What Dikshit did imbibe, even if through osmosis, was her father-in-law’s persona, his quiet rectitude. “One thing you observed of him,” she recalls, “was that he was silent, he was retiring, but he was very, very solid.” Dikshit tries to follow his stoic example, trying to stay above the fray (while keenly aware of the politicking taking place on her behalf ), trying to project a dignified probity. She does confess to “a sense of helplessness” after the 16 December gangrape, which was quite “traumatic”. “Almost traumatic,” she quickly corrects herself.
After Indira Gandhi was assassinated in 1984, Rajiv sent a message to Dikshit that she should contest from Uttar Pradesh. “Contest?” Dikshit says, mimicking her own bafflement. “I didn’t even know what he meant but my father-in-law and husband were supportive. They said it was a great opportunity and I knew enough not to argue.” The seat she picked was Kannauj and like most Congress MPs that year, she was swept to power on an enormous sympathy wave. It was a rough introduction to politics but Dikshit was phlegmatic. “I remember my first public meeting was at a fair where cows and buffaloes were being sold, so I sat on top of a thela (handcart) and said, ‘Main Congress ki hoon, main chunau ladney aayi hoon, haat hamaara symbol hain, aap vote mujhe zaroor dijiyega.’ That was all I knew to say. But I must tell you that I never felt nervous.”
There was, her sister Rama Dhawan says, plenty to be nervous about. The sisters had grown up in an open-minded, urban family. Sheila Dikshit herself had married across caste but Uttar Pradesh politics, Rama points out, “is the politics of caste and gun”. Both women travelled across the crime-ridden state without weapons, without musclemen, often in the dead of the night. After those five years, Delhi in 1998, Rama argues, was a cakewalk.
Dikshit too remembers Kannauj as being instructive. She was at the time a junior minister in Rajiv Gandhi’s office but it was the rough and tumble of Uttar Pradesh politics that was the eye-opener. Dikshit admits that Kannauj was there for her “on a platter”, the “easiest battle” she had ever fought. What she didn’t understand, though, until she’d experienced the life of an MP was “the machinations of politicians, of saying something and doing something else”. Nor did she anticipate the criminal nature of her constituency.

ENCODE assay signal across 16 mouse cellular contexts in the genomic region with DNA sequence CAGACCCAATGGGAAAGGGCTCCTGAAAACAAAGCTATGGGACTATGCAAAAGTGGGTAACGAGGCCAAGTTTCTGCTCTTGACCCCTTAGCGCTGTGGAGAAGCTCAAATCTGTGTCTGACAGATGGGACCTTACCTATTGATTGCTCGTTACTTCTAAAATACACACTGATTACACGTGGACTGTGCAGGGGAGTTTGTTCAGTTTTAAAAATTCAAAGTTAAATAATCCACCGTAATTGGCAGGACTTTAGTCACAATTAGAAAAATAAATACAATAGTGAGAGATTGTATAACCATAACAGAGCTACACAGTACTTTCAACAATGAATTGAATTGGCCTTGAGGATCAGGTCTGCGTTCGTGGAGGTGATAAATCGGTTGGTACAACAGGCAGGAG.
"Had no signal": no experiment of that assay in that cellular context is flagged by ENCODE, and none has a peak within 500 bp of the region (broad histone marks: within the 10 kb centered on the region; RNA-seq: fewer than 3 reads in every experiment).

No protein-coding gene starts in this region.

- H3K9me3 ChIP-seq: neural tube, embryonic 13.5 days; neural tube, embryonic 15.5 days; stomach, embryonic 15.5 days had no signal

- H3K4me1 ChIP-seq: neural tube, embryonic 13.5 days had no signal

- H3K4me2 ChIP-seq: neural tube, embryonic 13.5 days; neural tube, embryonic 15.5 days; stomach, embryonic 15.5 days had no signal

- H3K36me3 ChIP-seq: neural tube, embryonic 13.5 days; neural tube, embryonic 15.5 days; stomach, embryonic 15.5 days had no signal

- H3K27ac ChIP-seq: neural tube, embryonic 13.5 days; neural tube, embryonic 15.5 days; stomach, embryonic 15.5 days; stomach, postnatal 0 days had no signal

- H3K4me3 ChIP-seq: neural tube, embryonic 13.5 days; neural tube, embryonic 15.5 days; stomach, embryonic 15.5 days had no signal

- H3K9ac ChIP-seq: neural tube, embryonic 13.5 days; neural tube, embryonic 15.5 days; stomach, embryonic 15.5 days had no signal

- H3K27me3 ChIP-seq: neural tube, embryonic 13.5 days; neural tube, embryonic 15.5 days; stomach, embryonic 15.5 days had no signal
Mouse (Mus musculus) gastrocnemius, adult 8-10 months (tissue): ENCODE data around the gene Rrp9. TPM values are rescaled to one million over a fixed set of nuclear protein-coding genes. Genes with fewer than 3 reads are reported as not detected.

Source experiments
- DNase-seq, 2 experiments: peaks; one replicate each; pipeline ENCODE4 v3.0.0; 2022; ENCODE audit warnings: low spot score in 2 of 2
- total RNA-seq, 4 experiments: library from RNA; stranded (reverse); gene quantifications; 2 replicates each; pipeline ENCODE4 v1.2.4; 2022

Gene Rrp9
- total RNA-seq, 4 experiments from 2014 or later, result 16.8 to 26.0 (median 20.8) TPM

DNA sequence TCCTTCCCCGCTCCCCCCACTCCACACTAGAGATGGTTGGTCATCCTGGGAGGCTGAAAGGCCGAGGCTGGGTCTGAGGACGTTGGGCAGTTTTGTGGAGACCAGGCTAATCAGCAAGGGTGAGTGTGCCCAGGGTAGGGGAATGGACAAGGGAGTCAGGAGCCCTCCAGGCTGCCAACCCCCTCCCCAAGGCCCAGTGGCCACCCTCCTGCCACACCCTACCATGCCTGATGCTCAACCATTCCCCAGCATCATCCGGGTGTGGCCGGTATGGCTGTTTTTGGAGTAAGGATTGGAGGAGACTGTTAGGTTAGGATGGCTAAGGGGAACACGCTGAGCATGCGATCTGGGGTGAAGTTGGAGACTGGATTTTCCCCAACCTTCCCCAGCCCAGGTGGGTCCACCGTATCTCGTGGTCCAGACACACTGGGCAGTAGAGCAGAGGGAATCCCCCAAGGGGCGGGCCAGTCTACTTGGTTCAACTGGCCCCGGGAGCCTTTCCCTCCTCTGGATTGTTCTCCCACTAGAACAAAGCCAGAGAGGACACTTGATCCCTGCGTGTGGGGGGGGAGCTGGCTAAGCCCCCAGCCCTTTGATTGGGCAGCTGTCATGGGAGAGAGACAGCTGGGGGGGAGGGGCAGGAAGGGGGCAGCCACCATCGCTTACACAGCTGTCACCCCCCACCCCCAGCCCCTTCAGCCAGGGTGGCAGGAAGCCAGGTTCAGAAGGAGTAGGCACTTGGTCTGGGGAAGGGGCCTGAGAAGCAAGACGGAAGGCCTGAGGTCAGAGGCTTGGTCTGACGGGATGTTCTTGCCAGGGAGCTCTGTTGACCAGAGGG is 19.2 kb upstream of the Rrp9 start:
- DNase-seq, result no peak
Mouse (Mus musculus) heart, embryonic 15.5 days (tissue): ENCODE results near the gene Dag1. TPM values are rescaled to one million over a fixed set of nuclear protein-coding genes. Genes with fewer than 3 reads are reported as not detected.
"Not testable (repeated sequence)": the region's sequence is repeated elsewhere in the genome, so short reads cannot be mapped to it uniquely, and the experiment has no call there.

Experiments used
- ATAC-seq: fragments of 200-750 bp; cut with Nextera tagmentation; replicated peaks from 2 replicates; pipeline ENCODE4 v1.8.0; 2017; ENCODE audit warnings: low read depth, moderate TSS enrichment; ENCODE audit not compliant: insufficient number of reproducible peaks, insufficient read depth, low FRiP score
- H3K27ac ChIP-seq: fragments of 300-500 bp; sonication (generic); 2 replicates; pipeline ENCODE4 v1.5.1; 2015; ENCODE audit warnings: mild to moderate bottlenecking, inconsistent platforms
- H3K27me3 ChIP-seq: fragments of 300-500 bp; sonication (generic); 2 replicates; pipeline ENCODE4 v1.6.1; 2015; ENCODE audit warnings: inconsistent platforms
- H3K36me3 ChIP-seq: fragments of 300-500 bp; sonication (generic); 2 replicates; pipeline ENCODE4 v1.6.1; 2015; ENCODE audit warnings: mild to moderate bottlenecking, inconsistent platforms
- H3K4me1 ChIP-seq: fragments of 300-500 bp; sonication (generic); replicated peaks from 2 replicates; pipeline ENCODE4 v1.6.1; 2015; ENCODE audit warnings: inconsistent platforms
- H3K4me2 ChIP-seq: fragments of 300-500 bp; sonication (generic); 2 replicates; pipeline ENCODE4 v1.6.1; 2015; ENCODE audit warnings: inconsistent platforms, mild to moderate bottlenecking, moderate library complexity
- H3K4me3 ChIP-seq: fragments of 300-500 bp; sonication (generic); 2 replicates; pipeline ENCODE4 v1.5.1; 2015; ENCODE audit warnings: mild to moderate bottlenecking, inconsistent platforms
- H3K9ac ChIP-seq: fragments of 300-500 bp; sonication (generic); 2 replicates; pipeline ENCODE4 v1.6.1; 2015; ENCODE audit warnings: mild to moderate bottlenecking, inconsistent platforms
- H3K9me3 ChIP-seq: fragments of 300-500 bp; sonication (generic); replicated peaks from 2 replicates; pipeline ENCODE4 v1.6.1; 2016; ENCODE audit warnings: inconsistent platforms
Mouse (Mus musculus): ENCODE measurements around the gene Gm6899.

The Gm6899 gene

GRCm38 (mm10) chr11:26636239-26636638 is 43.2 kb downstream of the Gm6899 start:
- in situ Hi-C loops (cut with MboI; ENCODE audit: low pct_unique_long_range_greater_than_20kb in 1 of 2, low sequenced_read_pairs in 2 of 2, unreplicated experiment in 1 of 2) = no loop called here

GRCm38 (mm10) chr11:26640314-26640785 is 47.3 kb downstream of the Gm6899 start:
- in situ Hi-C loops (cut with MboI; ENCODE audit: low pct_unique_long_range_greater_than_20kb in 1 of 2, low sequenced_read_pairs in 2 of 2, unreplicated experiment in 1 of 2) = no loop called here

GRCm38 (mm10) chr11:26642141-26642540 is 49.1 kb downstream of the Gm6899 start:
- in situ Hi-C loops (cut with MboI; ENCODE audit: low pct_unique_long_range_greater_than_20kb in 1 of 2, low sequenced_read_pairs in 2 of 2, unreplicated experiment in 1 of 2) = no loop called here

On her doorstep, Dikshit says, was Mulayam Singh Yadav and he taught her what she could never learn from sitting in Delhi or watching her father-in-law. “That politics was not always peaceful,” she says. In Dikshit’s second election in 1989, she remembers how Mulayam, by then chief minister, came to see her. “He told me, ‘I will support you, but I won’t support your MLAs.’” Dikshit says she thanked Mulayam for his support but her conscience wouldn’t allow her to accept it if he didn’t also support her MLAs. His response was crisp and brutal: “Phir aap rajneeti ko nahin jaanti (Then, you don’t know politics at all.)” Dikshit lost the election.
After her defeat, Dikshit retired to her flat in Nizamuddin. Her husband had died of a heart attack in the midst of her first term. Now her father-in-law was ill. Uma Shankar Dikshit died in 1991, a few days after Rajiv Gandhi was assassinated by a suicide bomber. “I kept up my relationship with Sonia,” Dikshit says. “She was very quiet for the next couple of years or so, but I would see her often.” Sonia Gandhi then asked Dikshit to become the secretary for the Indira Gandhi Memorial Trust. It was Sonia’s return to prominence in the Congress party that coincided with Dikshit’s own rise. She lost the first election she fought in 1997 from East Delhi, but she put up a strong challenge. And the rest, as they say, is history.
Dikshit had returned to politics, to her hometown, at a serendipitous time. She captured the zeitgeist of a city aspiring to something better, of a city that wanted to see itself in Sheila Dikshit — serious, eloquent, educated and progressive. It was a changing city, the influx of migrants, particularly from Uttar Pradesh and Bihar, changing the demographic make-up. Suddenly, the Purvanchali vote became a consideration. Dikshit was ideally placed, having married into an Uttar Pradesh family and being herself of Delhi-Punjabi stock. She found herself appealing to the Congress’ traditional constituency in Delhi of poor people living in slums, resettlement colonies and unauthorised colonies, but also the more prosperous middle classes that till then had been the BJP’s base.
Her long-time BJP opponent Vijay Kumar Malhotra can say, as he did when we met him, that there has been no progress in 15 years, that “Sheila Dikshit and her government have managed to con many people into voting for them time and again, otherwise they would not have remained in power”, but the truth is that she has skillfully juggled the city’s various lobbies, has kept all the balls in the air. The BJP, having provided mediocre opposition over the last three terms, cannot even decide on its chief ministerial candidate. Vijay Goel, the presumptive candidate, has proved so unpopular, so unconvincing that he might be trumped at the last minute by Harshvardhan, a doctor with a good reputation for administration but little name or face recognition.